Updated February 5, 2024

Portable Generator Safety Checklist (12 Points) Expert Guide

Generators are a great way to power your whole house and office, but they can also pose a severe risk to your safety if you don’t follow the proper safety precautions. This is especially true if you don’t know what you’re doing.

Were you aware that generators accounted for 81% of fatalities associated with engine-driven tools, as reported by cpsc.gov? If you want to understand the correct usage of gasoline and diesel generators, especially in emergencies, it can be a crucial factor between life and death in as little as a few minutes.

Generator Safety Checklist

So, Portable Generator Safety Checklist (12) Points

Using an open-frame or closed-frame generator can be incredibly useful during power outages or when electricity is not available. However, they can be hazardous if not handled properly, so it’s essential to handle them with care to ensure safety for yourself and others.

Safety Requirements (12) Inspection Checklist

  • Outdoor Use Only
  • Use Dry Location
  • Proper Grounding
  • Don’t refuel it when running
  • Use Secure Power Cords
  • Use Transfer Switch
  • Use Generator Outlets Properly
  • Don’t Overload
  • Turn On Before Disconnecting
  • Use Fire Extinguisher
  • Cool Down Before Storage
  • Keep Children and Pets Away

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Before using a generator, it’s important to read and understand the user manual provided by the manufacturer. The manual contains essential safety rules, operational guidelines, maintenance tips, and specific information about your generator model.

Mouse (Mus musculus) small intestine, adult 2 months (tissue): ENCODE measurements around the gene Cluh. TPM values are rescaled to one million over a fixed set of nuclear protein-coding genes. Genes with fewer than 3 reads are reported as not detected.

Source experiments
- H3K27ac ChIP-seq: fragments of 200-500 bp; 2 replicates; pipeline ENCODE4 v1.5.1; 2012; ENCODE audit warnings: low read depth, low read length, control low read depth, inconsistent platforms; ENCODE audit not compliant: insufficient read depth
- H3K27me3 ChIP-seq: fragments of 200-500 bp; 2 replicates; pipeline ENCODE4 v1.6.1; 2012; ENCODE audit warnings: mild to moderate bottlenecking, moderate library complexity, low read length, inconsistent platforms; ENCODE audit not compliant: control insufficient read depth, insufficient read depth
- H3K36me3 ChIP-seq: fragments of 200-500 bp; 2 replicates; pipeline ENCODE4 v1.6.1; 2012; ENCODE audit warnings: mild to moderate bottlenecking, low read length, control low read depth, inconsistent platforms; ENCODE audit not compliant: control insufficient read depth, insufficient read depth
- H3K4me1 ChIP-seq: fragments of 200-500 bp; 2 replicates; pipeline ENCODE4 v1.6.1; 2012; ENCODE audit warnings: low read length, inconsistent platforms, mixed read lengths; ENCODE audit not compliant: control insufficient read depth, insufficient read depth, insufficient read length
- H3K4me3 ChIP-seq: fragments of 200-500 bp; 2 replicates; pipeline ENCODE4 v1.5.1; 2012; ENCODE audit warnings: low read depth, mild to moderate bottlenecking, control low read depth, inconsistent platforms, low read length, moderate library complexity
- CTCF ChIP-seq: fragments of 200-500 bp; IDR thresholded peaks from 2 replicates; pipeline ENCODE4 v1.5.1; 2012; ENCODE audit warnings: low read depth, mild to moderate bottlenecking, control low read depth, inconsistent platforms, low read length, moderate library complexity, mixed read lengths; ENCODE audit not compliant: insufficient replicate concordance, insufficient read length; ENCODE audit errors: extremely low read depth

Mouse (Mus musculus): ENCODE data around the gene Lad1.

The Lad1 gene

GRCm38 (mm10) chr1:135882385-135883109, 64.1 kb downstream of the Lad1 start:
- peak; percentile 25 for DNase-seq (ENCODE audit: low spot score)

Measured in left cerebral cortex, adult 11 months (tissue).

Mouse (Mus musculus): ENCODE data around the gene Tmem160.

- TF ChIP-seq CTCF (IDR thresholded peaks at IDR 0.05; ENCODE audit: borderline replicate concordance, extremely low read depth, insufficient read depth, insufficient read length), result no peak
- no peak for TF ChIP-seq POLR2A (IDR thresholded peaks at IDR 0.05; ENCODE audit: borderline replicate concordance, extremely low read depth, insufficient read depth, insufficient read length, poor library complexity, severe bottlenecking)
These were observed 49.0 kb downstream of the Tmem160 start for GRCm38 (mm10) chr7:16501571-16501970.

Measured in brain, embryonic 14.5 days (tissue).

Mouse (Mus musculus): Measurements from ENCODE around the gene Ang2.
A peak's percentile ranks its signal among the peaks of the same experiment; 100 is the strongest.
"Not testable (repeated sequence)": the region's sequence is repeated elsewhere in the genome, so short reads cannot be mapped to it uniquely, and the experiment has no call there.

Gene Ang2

1. Outdoor Use Only

All generators should only be used outdoors, never indoors or in enclosed spaces like garages, basements, or sheds. Operating a generator indoors can lead to a buildup of toxic carbon monoxide (CO) gas, which is odorless and deadly. Maintain the generator in a space that has adequate airflow and ventilation.

It’s silent and odorless, making it difficult to detect. Its effects might not become apparent until it is too late. Carbon monoxide (CO) buildup can be lethal within minutes. In 2020, more lives were claimed by CO poisoning from generators in Louisiana and Texas.

Avoid the risk of CO poisoning

Install carbon monoxide (CO) alarms in your home. On the other hand, opt for a generator with an automatic CO shut-off feature. or any model mentioned on this list.

Brand Model Watt
Generac 7676 4000-watt
Generac  8011 7500 watts
WEN  56400iX 4000-watt
DuroMax  XP5500HX 5500-watt
Champion  100416 8000-watts
Champion 201085 5500-watts
Honda  EU2200iTAn 2200-watt
Westinghouse  WGen7500c 7500-watts

However, if you experience dizziness, fatigue, or nausea while the generator is running, promptly move to an open area with fresh air and dial (your local emergency number).

For additional details regarding the hazards of carbon monoxide, please visit.

2. Use a Dry Location

Place the generator on a dry, level surface to prevent water from getting into the electrical components. Moisture can damage the generator and create an electrical hazard. Avoid operating the generator in wet conditions to prevent electrical shorts or malfunctioning.